Using unsupervised learning techniques to create features for supervised price prediction.

Clustering has many applications. Most people know it as an unsupervised learning technique. Here, we use clustering to find similarities in observations of real estate listings and allocate similar observations into buckets, but clustering can also be used for other use cases like customer segmentation.

Whenever a new property comes on the market, the question of how it should be priced naturally arises. One good approximation for that is to see how similar properties are priced. The goal here is to define what exactly makes one property similar to another. Clustering can be helpful here to identify which larger category of properties a given property belongs, and which features influence belonging in this category. One can then use the average from this category to get an indication of the price.

Another use case for clustering is to use the cluster information as an additional feature within a supervised prediction model. The reason why that could be a helpful is that a cluster variable provides condensed information to the model. A tree model, for example, has an easier time splitting observations based on one variable instead of splitting based on many variables individually.

To explain that in more depth, let us assume a Random Forest model, which is a special form of bagging. It is special in the sense that it does not consider all features for every tree, but chooses random features for every tree. If a tree chooses the features number of bathrooms and bedrooms but not the number of square meters, it has an incomplete picture. Even though the Random Forest model tries to average out this incompleteness through a majority vote of trees, the tree would have an easier time to have variable which condenses much of the basic information of the property already. That would lead to fewer misclassifications of properties which show an unexpected value for one of their features.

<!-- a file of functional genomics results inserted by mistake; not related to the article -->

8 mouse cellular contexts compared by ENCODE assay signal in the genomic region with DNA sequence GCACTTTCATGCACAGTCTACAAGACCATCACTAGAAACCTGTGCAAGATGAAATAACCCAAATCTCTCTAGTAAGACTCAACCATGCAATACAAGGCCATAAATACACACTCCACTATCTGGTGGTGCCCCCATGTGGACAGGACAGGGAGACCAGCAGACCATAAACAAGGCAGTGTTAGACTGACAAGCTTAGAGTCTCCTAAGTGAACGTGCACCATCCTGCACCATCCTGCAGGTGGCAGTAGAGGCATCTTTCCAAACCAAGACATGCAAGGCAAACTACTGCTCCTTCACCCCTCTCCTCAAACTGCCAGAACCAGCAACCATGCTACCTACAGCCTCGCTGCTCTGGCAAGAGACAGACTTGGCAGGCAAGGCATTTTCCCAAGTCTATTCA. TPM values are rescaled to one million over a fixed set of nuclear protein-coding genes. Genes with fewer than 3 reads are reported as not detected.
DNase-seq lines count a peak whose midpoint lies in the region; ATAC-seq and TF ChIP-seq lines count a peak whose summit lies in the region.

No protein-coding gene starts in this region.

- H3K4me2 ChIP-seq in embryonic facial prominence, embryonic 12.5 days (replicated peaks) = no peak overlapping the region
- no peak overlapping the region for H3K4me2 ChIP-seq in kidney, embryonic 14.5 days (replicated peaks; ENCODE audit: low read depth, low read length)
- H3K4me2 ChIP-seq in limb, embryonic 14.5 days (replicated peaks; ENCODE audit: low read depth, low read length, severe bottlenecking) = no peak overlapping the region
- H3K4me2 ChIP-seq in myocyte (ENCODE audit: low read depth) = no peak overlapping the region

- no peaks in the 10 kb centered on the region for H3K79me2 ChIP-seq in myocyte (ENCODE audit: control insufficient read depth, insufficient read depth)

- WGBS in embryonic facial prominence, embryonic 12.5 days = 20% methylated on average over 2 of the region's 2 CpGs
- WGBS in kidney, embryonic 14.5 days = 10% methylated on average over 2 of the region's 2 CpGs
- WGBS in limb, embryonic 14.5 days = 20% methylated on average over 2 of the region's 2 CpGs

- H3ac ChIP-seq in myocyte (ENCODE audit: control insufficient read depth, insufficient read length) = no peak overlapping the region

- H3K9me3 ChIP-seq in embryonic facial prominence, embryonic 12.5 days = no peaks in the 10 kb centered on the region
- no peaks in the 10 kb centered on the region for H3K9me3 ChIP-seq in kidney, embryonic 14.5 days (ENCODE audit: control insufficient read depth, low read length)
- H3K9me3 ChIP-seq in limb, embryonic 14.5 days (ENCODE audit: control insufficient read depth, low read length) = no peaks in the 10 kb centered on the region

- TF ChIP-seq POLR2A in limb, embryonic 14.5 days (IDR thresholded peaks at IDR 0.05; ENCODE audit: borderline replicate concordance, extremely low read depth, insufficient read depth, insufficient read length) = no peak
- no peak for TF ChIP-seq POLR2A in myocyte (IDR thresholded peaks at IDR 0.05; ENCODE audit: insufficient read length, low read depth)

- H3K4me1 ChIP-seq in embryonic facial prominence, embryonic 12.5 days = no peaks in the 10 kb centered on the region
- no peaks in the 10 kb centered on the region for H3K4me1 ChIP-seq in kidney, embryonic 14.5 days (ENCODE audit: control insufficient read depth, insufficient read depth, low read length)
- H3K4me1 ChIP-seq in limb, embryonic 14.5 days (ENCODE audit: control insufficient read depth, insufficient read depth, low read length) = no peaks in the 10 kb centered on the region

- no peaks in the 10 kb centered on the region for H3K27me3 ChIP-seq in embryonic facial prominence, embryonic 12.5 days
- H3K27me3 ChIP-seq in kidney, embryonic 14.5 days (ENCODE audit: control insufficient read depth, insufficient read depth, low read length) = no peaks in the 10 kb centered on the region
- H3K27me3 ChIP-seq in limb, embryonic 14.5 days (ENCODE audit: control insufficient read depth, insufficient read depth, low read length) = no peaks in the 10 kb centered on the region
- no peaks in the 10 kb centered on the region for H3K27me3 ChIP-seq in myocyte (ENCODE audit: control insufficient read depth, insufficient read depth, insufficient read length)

A more elaborate post on the usefulness of using a cluster variable within a supervised predction model is shown here.

The clustering method used in this example is K Means. The reasons for choosing that clustering method compared to more complicated methods are:

- Simplicity — K Means, compared to many other clustering methods, is relatively easy to understand and to implement. Given that clustering is used as a simple additional feature, the use case does not require an overly complex model.
- Adaptive approach — The algorithm is known to easily adapt to new observations. This means that newly added data can easily classified with this algorithm
- Guaranteed convergence — by trying to minimize the total SSE as an objective function over a number of iterations.

Before jumping into any results it is important to elaborate a bit more on how the K Means algorithm works. The first step, and at the same time one of the most difficult steps within this approach, is to set how many clusters we want our data to be split into. This is challenging — how are we supposed to know how many clusters the data needs? We will elaborate a bit later on how to make an educated guess on that number. For now, we will simply call that mysterious number of clusters *k.*

We start by taking *k *randomly selected observations from our dataset. In our case, we choose *k *randomly chosen properties. These are our initial centroids. A centroid a fancy name for the mean of a cluster. Given that this is our first observation within each cluster, it therefore also represents the mean. Afterwards, we assign all other properties left (*N-k*) to exactly one of the *k *groups. This is done by calculating the difference between the features of a property to all possible centroids. Having more than one feature requires us to use the euclidean distance for that. The euclidean distance is the square root of the sum of all squared features of a property.

After we have assigned all properties to one cluster, we re-calculate the means (centroids) of each of the *k *groups. This is done by calculating the simple average of all observations for each cluster. This calculation marks the end of the first iteration.

The next iteration starts again by allocating all properties to one of the *k *centroids again, using the euclidean distance of each property. It could now be that some observations which were assigned to a certain group change over to a different of the *k *groups. If that happens, that means that the model has not yet converged and needs more iterations.

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After many iterations, no observation will change its group assignment anymore. When that happens, the algorithm is done and said to have converged. This also means that the summed variation of all *k *groups has reached a minimum.

K Means is heavily dependent on which initial values were randomly chosen at the start. In order to test the robustness of the result, it is advised to apply algorithms such as k-means seeding. These methods test different initial values and assess the change in results.

The entirety of the explanation above can also be summarized in the pseudo code below: